Mulgrew criticized the projected cuts and attrition, saying that was another example of misplaced priorities on the part of the DOE.

“All this is part of the larger disinvestment in our public institutions and our communities,” Mulgrew said in his testimony.

Brad Lander, who released a report yesterday that found class sizes have risen in already large elementary classrooms, said he wants the department to study the effect that class sizes were having on academic achievement, an idea that Chief Academic Officer Shael Polakow-Suransky welcomed.

“I agree that teacher quality matters enormously, but parents don’t want their kids in classrooms of 30 or more,” Lander said.

Other Council members used the opportunity to plug schools in their district. Bedford-Stuyesant’s Al Vann outlined Boys & Girls High School’s recent athletic championships – city, state and national championships for the boys track and field and and basketball teams – and then promised that academic progress would soon follow. “Mark my word, within a few years, Boys & Girls will be one of the highest-rated schools in the city.”

In a heated exchange about college readiness for black and Latino students, Brooklyn Councilman Jumaane Williams said the city’s policies had failed that segment of the population.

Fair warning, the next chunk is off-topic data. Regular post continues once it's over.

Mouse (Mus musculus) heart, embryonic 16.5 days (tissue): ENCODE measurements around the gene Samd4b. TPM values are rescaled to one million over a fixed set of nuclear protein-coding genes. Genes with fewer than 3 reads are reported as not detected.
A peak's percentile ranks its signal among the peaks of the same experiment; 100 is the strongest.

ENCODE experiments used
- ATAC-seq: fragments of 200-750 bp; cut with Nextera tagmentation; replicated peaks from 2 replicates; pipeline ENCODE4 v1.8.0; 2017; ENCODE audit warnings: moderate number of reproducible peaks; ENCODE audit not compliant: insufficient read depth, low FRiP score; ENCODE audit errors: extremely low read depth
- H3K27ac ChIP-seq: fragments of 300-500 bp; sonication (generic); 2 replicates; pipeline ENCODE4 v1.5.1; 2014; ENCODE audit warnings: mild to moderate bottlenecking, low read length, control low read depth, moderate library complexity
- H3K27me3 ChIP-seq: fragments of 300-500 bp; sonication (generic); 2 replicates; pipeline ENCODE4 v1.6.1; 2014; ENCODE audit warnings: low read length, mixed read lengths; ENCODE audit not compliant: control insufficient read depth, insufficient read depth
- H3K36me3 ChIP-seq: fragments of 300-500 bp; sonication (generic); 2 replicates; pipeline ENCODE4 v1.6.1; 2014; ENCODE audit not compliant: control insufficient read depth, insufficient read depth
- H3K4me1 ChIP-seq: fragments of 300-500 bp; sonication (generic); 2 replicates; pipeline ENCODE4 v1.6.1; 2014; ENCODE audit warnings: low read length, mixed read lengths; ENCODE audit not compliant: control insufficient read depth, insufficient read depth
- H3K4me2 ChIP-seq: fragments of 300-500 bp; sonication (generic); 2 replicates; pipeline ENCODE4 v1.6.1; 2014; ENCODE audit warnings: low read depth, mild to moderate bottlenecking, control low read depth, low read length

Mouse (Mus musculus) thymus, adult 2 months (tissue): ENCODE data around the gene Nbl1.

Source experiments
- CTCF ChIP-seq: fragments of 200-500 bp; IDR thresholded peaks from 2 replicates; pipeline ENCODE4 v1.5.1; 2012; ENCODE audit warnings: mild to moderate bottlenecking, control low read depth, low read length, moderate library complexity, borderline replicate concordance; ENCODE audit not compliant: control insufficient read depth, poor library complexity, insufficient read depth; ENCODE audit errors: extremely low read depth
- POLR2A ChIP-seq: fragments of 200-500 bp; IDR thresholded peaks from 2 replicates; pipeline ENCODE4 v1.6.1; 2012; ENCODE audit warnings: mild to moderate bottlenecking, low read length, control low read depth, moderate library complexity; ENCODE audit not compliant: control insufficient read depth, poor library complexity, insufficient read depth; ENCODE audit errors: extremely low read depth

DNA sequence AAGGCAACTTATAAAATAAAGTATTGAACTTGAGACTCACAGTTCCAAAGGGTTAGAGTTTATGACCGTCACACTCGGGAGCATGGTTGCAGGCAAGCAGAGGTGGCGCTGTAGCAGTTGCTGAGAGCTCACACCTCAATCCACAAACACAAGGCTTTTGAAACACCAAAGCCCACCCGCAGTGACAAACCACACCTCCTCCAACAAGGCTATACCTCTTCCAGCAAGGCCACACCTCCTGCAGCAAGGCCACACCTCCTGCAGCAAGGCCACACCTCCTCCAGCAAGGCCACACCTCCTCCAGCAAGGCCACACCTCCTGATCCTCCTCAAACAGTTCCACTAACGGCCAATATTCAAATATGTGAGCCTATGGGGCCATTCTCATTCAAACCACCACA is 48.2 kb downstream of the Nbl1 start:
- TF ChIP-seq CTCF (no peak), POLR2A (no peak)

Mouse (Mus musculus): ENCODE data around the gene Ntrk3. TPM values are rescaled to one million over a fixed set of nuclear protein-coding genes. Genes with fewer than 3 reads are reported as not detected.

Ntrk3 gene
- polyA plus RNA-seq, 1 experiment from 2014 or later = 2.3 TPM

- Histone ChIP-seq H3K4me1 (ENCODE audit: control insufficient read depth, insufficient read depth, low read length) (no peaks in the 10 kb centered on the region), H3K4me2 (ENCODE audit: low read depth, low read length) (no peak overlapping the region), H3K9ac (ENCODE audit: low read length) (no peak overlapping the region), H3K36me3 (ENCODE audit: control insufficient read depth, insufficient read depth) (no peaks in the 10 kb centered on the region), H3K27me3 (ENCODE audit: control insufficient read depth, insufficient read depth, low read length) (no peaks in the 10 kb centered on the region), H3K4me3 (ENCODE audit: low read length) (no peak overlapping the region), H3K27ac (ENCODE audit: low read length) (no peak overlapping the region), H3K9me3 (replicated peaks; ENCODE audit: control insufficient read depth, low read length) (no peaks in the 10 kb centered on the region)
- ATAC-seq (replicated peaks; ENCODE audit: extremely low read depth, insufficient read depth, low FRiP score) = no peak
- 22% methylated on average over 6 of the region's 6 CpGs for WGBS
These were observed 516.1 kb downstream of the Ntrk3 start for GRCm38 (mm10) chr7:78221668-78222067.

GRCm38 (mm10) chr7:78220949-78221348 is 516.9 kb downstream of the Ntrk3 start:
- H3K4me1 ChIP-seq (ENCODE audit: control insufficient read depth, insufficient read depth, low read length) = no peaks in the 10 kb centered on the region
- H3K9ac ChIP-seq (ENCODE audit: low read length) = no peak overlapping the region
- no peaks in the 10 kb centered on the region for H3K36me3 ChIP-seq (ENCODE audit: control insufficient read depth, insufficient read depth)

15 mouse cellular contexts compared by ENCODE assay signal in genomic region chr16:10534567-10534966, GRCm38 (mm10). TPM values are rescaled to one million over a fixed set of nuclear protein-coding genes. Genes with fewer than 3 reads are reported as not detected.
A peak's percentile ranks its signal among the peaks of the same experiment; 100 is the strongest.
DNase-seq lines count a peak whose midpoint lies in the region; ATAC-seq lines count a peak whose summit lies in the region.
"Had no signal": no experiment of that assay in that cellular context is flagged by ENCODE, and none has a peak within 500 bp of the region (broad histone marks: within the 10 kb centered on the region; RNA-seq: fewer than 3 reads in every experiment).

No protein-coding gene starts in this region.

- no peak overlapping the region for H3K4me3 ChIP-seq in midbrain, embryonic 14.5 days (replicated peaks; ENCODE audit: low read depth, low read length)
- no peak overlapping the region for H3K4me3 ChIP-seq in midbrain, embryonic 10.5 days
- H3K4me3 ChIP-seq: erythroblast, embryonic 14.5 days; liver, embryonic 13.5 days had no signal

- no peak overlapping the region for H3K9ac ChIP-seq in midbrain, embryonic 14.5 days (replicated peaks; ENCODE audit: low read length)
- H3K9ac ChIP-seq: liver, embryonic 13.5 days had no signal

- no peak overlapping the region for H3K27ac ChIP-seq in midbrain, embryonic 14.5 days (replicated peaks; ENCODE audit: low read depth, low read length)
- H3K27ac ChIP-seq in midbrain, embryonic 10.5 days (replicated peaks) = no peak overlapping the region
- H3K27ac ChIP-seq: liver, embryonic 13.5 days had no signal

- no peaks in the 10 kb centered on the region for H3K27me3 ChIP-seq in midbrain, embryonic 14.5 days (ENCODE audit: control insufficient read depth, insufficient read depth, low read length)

“They’re either too dumb to get educated, too dumb to be able to get a job, deserve what they get when they’re in the hands of police or something is wrong and we’re not addressing it,” Williams said. “We get teflon commissioners or teflon chancellors who say all the right things, but time and time again, things are not changing.”

Walcott took issue with Williams’ characterization. He said his work on education in the Bloomberg administration, which launched the $127 million Young Men’s Initiative last year, has focused on that student population.

“I will never ever be lectured by any individual as far as my role, our role, in trying to improve the outcomes for black and Latino students,” Walcott said.


Weekend Reads

Need classroom decor inspiration? These educators have got you covered.

This school year, students will spend about 1,000 hours in school —making their classrooms a huge part of their learning experience.

We’re recognizing educators who’ve poured on the pizazz to make students feel welcome. From a 9th-grade “forensics lab” decked out in caution tape to a classroom stage complete with lights to get first graders pumped about public speaking, these crafty teachers have gone above and beyond to create great spaces.

Got a classroom of your own to show off? Know someone that should be on this list? Let us know!

Jaclyn Flores, First Grade Dual Language, Rochester, New York
“Having a classroom that is bright, cheerful, organized and inviting allows my students to feel pride in their classroom as well as feel welcome. My students look forward to standing on the stage to share or sitting on special chairs to dive into their learning. This space is a safe place for my students and we take pride in what it has become.”